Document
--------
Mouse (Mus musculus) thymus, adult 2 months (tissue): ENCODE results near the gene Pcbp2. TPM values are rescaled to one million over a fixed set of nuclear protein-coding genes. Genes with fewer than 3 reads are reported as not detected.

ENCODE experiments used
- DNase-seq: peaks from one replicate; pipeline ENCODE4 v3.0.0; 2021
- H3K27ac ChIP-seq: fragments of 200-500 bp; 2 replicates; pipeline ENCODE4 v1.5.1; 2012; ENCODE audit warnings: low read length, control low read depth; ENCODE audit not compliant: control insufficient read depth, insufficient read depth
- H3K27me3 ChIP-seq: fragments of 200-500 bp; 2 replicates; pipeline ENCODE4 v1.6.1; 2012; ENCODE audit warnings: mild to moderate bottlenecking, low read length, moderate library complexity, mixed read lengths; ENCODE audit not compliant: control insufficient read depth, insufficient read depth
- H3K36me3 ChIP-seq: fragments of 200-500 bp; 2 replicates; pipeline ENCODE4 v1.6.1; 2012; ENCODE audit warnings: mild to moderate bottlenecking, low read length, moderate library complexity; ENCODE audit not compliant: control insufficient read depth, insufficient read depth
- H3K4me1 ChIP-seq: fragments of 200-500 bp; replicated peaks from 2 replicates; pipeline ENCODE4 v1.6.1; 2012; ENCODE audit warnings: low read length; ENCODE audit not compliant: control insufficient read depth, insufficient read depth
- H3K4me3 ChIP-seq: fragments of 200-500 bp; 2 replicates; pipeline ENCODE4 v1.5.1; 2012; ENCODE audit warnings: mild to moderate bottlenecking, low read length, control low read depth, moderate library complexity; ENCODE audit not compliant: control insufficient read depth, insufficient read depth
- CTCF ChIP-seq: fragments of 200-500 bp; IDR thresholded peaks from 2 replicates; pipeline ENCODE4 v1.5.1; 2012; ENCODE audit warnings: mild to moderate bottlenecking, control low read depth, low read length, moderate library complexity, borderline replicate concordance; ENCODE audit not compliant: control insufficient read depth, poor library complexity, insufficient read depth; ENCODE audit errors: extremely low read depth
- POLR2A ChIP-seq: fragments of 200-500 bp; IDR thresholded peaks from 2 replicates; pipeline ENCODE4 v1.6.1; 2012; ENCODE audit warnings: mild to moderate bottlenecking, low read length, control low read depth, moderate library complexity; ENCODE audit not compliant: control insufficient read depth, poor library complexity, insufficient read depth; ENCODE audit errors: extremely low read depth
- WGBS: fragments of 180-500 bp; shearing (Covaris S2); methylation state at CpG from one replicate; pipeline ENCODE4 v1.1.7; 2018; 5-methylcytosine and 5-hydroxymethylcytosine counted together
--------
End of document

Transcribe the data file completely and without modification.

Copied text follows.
Mouse (Mus musculus) thymus, adult 2 months (tissue): ENCODE results near the gene Pcbp2. TPM values are rescaled to one million over a fixed set of nuclear protein-coding genes. Genes with fewer than 3 reads are reported as not detected.

ENCODE experiments used
- DNase-seq: peaks from one replicate; pipeline ENCODE4 v3.0.0; 2021
- H3K27ac ChIP-seq: fragments of 200-500 bp; 2 replicates; pipeline ENCODE4 v1.5.1; 2012; ENCODE audit warnings: low read length, control low read depth; ENCODE audit not compliant: control insufficient read depth, insufficient read depth
- H3K27me3 ChIP-seq: fragments of 200-500 bp; 2 replicates; pipeline ENCODE4 v1.6.1; 2012; ENCODE audit warnings: mild to moderate bottlenecking, low read length, moderate library complexity, mixed read lengths; ENCODE audit not compliant: control insufficient read depth, insufficient read depth
- H3K36me3 ChIP-seq: fragments of 200-500 bp; 2 replicates; pipeline ENCODE4 v1.6.1; 2012; ENCODE audit warnings: mild to moderate bottlenecking, low read length, moderate library complexity; ENCODE audit not compliant: control insufficient read depth, insufficient read depth
- H3K4me1 ChIP-seq: fragments of 200-500 bp; replicated peaks from 2 replicates; pipeline ENCODE4 v1.6.1; 2012; ENCODE audit warnings: low read length; ENCODE audit not compliant: control insufficient read depth, insufficient read depth
- H3K4me3 ChIP-seq: fragments of 200-500 bp; 2 replicates; pipeline ENCODE4 v1.5.1; 2012; ENCODE audit warnings: mild to moderate bottlenecking, low read length, control low read depth, moderate library complexity; ENCODE audit not compliant: control insufficient read depth, insufficient read depth
- CTCF ChIP-seq: fragments of 200-500 bp; IDR thresholded peaks from 2 replicates; pipeline ENCODE4 v1.5.1; 2012; ENCODE audit warnings: mild to moderate bottlenecking, control low read depth, low read length, moderate library complexity, borderline replicate concordance; ENCODE audit not compliant: control insufficient read depth, poor library complexity, insufficient read depth; ENCODE audit errors: extremely low read depth
- POLR2A ChIP-seq: fragments of 200-500 bp; IDR thresholded peaks from 2 replicates; pipeline ENCODE4 v1.6.1; 2012; ENCODE audit warnings: mild to moderate bottlenecking, low read length, control low read depth, moderate library complexity; ENCODE audit not compliant: control insufficient read depth, poor library complexity, insufficient read depth; ENCODE audit errors: extremely low read depth
- WGBS: fragments of 180-500 bp; shearing (Covaris S2); methylation state at CpG from one replicate; pipeline ENCODE4 v1.1.7; 2018; 5-methylcytosine and 5-hydroxymethylcytosine counted together